IdeaConnection’s problem solvers are drawn from diverse disciplines, countries and cultures. They work together in small teams to solve open innovation challenges for businesses and for the common good.
At any one time a team could consist of an engineer, biologist, chemist and physicist. In their own words, here are some of the reasons why these brilliant minds enjoy stretching their creative problem solving muscles.
There is discord in the city of Yogyakarta on Java. A proposed logo and slogan for the cultural heart of the Indonesian island has caused such an uproar that citizens want to have a go themselves and crowdsource a new emblem that represents the city.
Toymaker Fisher Price has revealed how its crowdsourcing strategy is paying dividends with the creation of new products at lower cost and in truncated timeframes.
At a recent iMedia Summit in Atlanta, Georgia, Olga Patel, Senior Manager of Open Innovation at Mattel (owners of Fisher Price), told the assembled throng about the open innovation success story of its Little People line of toys.
A new crowdsourced citizen science project could speed up some microbial research by nearly 40,000 years. Uncovering Genome Mysteries is a new project being hosted on IBM’s World Community Grid. Researchers are hoping to unlock the biological secrets of marine microbes from all over the world, whether they are in Botany Bay in Australia or the Amazon River in Brazil.
Understanding the genetic similarities between microbes could lead to new medicines, new crop technologies and new eco-friendly materials. And that’s just for starters! (more…)
The UAE (United Arab Emirates) has set its sights on being one of the most innovative nations in the world within the next seven years. Sheikh Mohammed bin Rashid Al Maktoum, Vice President and Prime Minister of the UAE has launched an ambitious innovation strategy that focuses on seven sectors – education, health, renewable energy, space, technology, transport and water. He also wants to create a national culture that encourages innovation and entrepreneurship.
And who would bet against him achieving these ambitions? After all, it was Sheikh Mohammed’s drive and vision that turned a tiny patch of desert into the global city of Dubai.
The Ebola outbreak that has now spread outside of Africa, could become “the next AIDS” unless there is a fast global response. That’s according to Thomas Frieden, Director of the U.S. Centers for Disease Control and Prevention. In Africa alone, the rate of spread is faster than the efforts to care for those infected.
The fight against the deadly hemorrhagic fever is happening on several fronts, and to boost protection for health workers, the United States Agency for International Development (USAID) has turned to the crowd for help.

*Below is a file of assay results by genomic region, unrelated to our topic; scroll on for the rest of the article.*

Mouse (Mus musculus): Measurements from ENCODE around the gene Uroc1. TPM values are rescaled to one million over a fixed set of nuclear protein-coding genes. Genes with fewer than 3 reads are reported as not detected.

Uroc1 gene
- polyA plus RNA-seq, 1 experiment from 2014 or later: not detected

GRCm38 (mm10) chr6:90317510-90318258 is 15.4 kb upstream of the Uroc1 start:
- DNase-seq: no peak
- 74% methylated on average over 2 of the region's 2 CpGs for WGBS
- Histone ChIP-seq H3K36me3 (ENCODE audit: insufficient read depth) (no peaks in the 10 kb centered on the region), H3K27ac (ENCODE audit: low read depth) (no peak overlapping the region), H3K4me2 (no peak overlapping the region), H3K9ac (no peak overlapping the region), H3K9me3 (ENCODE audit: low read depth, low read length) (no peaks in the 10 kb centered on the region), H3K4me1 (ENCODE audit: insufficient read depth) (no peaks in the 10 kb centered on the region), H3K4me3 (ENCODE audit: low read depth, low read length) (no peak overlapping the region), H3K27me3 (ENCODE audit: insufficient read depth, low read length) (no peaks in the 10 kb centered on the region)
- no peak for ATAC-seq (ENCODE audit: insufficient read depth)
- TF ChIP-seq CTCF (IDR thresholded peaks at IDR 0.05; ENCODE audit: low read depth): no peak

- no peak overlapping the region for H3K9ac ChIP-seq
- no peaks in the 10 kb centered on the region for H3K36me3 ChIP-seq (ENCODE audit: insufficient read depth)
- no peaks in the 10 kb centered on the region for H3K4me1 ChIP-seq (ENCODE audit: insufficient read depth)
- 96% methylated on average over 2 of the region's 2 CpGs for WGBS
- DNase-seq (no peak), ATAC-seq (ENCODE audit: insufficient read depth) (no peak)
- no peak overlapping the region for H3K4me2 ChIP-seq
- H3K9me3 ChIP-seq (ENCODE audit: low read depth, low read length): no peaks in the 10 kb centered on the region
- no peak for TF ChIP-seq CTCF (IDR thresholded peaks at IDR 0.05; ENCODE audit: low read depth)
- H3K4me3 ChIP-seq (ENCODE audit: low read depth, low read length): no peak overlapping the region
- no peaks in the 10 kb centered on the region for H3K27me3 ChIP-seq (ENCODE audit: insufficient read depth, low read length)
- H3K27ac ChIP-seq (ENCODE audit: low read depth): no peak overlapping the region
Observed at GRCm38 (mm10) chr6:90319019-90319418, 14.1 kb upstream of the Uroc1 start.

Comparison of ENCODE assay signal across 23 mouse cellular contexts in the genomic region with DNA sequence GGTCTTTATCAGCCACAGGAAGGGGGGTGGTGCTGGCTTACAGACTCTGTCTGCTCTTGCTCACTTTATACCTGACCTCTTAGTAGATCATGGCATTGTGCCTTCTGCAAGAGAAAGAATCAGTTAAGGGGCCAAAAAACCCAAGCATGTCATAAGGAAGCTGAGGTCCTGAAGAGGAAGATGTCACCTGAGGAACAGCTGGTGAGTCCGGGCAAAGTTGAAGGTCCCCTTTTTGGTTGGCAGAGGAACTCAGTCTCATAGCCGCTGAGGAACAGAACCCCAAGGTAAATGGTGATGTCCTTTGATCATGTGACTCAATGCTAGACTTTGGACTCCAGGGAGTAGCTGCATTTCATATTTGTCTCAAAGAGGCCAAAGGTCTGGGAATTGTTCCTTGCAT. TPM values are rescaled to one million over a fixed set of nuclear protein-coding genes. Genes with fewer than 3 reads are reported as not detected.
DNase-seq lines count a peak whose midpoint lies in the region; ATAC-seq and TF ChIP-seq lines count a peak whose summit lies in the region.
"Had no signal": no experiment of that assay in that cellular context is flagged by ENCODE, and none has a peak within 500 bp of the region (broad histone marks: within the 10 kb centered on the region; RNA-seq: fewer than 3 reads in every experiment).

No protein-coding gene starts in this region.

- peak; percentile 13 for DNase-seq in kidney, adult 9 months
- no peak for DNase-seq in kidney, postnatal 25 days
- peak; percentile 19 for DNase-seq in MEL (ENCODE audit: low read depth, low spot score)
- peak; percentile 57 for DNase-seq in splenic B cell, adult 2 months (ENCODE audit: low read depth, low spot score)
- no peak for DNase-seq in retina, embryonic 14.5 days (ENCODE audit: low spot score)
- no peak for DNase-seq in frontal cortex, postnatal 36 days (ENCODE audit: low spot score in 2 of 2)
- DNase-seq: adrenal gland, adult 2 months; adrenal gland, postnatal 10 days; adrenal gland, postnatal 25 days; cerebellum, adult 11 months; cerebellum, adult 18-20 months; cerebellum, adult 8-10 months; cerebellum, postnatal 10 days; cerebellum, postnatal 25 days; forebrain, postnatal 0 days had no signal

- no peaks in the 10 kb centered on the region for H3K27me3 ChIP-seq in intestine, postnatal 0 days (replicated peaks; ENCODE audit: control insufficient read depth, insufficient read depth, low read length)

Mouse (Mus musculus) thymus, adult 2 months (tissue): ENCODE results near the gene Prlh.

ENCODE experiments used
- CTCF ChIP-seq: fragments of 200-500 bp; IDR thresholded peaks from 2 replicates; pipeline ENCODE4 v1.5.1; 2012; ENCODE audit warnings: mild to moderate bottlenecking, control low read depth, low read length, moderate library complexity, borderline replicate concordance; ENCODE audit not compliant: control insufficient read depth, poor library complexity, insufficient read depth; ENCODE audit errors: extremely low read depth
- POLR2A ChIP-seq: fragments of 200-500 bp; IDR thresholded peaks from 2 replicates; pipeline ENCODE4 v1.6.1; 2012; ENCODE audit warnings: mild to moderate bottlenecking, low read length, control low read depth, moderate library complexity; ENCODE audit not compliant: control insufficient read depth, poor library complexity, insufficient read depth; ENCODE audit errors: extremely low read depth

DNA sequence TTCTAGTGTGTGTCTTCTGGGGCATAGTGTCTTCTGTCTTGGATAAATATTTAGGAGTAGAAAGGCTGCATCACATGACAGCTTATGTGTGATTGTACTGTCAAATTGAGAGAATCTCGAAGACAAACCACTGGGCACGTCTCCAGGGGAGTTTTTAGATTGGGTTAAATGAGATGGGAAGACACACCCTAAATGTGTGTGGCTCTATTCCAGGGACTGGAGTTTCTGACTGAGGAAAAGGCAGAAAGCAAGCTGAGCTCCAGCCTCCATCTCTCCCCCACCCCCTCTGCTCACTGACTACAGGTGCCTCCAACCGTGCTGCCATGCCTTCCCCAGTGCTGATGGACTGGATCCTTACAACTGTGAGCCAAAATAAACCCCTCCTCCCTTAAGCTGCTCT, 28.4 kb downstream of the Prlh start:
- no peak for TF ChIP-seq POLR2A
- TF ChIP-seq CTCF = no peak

Open innovation is giving science a big boost with the announcement of a challenge fund to advance bioelectronic medicines research and the launch of an open innovation stem cell technology center.
The current Ebola outbreak is the deadliest to date, having so far claimed more than 3,000 lives according to the World Health Organisation (WHO). The hemorrhagic fever has spread to multiple countries in West Africa including Liberia, Nigeria and Sierra Leone. To help tackle the problem and provide help to those suffering, online volunteers from more than 80 countries are involved in a crowdsource mapping initiative.
Crowdsourcing and 3D printing appear to be all the rage at the moment. Earlier this month, Local Motors created the world’s first 3D printed car, based on a design submitted to a crowdsourcing contest.
Now there’s news that a General Electric (GE) affiliate called FirstBuild is going to use crowdsourcing and 3D printers to build the next generation of household appliances, revolutionary products to make our lives easier. They could be anything from food blenders and garbage disposal units to grilling machines and feature-packed water systems.
The aim is to get novel products to market quickly without spending heaps of cash on production tools. (more…)
A team of journalists from the BBC (British Broadcasting Corporation) is currently travelling across the United States, crowdsourcing news stories from members of the public. The aim is to broadcast local stories to a global audience, the kind of news that really matters to people, but is not usually covered by major networks.
Typically, news organisations set the daily news agenda with editors and reporters deciding how to fill their programs and bulletins. The BBC’s crowdsourcing project democratises the news by allowing the public to have a say in what is covered.